As a reminder: the average winter temperature in Central Europe
is above 0° C!
Average daily temperatures versus average
daily heating power per occupant.
The performance of the passive igloo is highlighted by comparing
it to a dwelling built according to the mandatory standards
in Switzerland (limit values according to SIA 380/1):
SIA Geneva corresponds to a dwelling that has the same size
as the passive igloo, built according to regulations in the
climate of Geneva; SIA Thule is the same house in Arctic climate.
It is fairly representative of small Greenlandic houses imported
SIA Genève 150m² corresponds to a dwelling whose
living space respects the recommendation of the Swiss regulations
for 2.5 inhabitants; SIA Thule 150m² is the same house
in Arctic climate.
Designed according to the principles
of the passive building for temperate climates, the passive
igloo has shown that active heating is not necessary when
temperatures are above 0°C. A 'warm spot' remains however
desirable by allowing to meet temporary needs of physiological
or psychological order.
At a first approach, insulation should
limit transmission losses to less than 100 W per inhabitant.
The average U-value of the building envelope is calculated
by dividing this value by the difference between the design
indoor temperature and the average temperature of the coldest
week (winter) and the building envelope area per inhabitant.
Electricity : 4% of energy
Of course the boat could not be connected to any electrical
network. The limited availability of electrical energy has
forced us to optimize our electrical household: careful and
sober use, elimination of unnecessary and parasitic consumers,
charging nomadic devices only during periods of availability,
direct low voltage use wherever possible, otherwise by high
efficiency inverter (230V AC).
The daily consumption could thus be limited to only 0.5 kWh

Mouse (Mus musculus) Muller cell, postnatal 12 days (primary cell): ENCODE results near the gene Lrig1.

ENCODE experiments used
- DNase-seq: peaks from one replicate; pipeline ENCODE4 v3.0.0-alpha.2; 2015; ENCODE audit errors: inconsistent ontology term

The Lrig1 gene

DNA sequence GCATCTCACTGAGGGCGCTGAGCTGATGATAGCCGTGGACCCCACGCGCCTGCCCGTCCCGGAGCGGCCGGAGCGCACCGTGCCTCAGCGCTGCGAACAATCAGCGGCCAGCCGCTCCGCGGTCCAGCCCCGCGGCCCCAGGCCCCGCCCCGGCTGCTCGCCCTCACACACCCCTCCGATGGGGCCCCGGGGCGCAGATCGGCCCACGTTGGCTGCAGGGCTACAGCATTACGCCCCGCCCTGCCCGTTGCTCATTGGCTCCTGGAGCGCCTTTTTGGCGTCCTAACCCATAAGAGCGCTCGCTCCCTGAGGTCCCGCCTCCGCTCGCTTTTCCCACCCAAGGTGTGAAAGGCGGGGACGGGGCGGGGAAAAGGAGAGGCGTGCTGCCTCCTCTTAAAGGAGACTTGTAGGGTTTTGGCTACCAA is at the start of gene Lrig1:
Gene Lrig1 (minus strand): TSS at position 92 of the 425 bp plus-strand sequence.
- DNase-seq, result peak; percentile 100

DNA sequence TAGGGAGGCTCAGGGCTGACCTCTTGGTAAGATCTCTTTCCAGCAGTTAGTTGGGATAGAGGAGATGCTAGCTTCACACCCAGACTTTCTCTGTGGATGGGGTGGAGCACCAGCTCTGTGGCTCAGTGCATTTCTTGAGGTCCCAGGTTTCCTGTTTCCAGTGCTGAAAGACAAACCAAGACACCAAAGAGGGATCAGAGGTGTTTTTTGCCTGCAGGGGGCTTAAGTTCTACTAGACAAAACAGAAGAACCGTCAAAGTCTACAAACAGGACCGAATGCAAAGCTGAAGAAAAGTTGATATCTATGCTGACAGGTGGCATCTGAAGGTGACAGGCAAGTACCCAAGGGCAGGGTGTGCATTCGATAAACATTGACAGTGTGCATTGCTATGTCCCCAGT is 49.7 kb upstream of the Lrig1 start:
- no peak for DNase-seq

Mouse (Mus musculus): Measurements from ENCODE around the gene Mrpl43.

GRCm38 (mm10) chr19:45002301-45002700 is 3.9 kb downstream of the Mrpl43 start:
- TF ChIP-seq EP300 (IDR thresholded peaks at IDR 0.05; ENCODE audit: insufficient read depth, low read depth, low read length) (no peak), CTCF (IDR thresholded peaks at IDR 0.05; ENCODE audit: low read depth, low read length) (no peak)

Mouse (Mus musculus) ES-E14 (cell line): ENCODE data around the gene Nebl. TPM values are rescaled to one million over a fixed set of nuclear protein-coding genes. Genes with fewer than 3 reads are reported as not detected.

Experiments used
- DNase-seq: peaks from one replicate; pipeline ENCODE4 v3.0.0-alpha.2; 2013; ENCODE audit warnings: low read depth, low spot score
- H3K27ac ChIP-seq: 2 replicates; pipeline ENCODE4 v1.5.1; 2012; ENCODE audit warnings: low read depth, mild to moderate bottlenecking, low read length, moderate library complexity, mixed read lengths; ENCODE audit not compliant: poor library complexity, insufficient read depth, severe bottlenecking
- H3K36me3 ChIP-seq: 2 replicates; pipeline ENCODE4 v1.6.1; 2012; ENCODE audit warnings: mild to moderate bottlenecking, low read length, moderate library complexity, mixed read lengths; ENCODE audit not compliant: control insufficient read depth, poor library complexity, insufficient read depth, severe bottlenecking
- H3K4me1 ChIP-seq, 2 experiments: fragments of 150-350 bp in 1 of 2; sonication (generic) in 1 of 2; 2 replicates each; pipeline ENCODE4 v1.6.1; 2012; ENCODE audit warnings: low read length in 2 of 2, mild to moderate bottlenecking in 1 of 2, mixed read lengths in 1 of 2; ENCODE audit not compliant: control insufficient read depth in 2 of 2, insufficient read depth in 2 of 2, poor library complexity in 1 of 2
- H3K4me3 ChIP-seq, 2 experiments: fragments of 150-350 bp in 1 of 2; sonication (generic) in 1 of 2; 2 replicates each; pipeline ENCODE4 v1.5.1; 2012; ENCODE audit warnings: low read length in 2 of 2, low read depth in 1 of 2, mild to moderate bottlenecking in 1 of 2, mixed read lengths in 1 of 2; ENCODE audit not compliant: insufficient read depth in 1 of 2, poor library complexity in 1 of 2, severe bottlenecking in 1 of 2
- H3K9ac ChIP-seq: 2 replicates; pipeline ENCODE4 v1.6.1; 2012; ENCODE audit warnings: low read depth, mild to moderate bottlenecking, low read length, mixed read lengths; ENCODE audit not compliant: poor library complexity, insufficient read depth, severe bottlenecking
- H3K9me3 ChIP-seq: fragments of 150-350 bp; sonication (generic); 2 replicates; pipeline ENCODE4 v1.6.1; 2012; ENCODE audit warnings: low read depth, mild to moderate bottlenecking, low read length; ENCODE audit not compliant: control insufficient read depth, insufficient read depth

for a 'household' of 2.5 occupants, which includes almost
permanent fixed and mobile lighting (head lamps), the ventilation
system, the power required by the forced air heater, scientific
instruments, two computers, music and various nomadic devices
as shown below.
Daily electric balance chart (winter)
The following systems have contributed to providing the necessary
Electricity consumption for the period
of October 2015 to June 2016
Overview of the electrical system:
- wind: two-blade three-phase AC wind generator 1.5kW, 24V
+ an identical wind turbine for back-up
- sun: 4 mono crystalline solar panels of 50 Wp each, 12V
+ MPPT regulator (maximum power point tracker)
- back-up (diesel electricity): alternator on propulsion
motor 24V, 30A (point to improve)
- batteries: lead acid, liquid electrolyte 6x 4V 550Ah @
C20, series mounting
In the absence of wind and sun (Arctic night from October
to February) we had to make use of the propulsion engine alternator
for an almost daily charge of 30 to 45 minutes at 700W ...
a very inefficient way to produce electric power. It would
have been better to produce electricity with a dedicated heat-force
coupling system, i.e. a small diesel, gas or petrol genset
with recovery of combustion heat for space heating. The difficulty
inherent to these systems is the need to find a very small
model, < 800W of thermal power, and limited reliability.
With the return of the sun end of February there was abundance.
The small photovoltaic plant was largely sufficient to cover
all the needs. From that moment, cooking was made on an electric
induction plate, advantageously replacing the gas cooker.
Being excess production, this consumption does not appear
in the above accounts.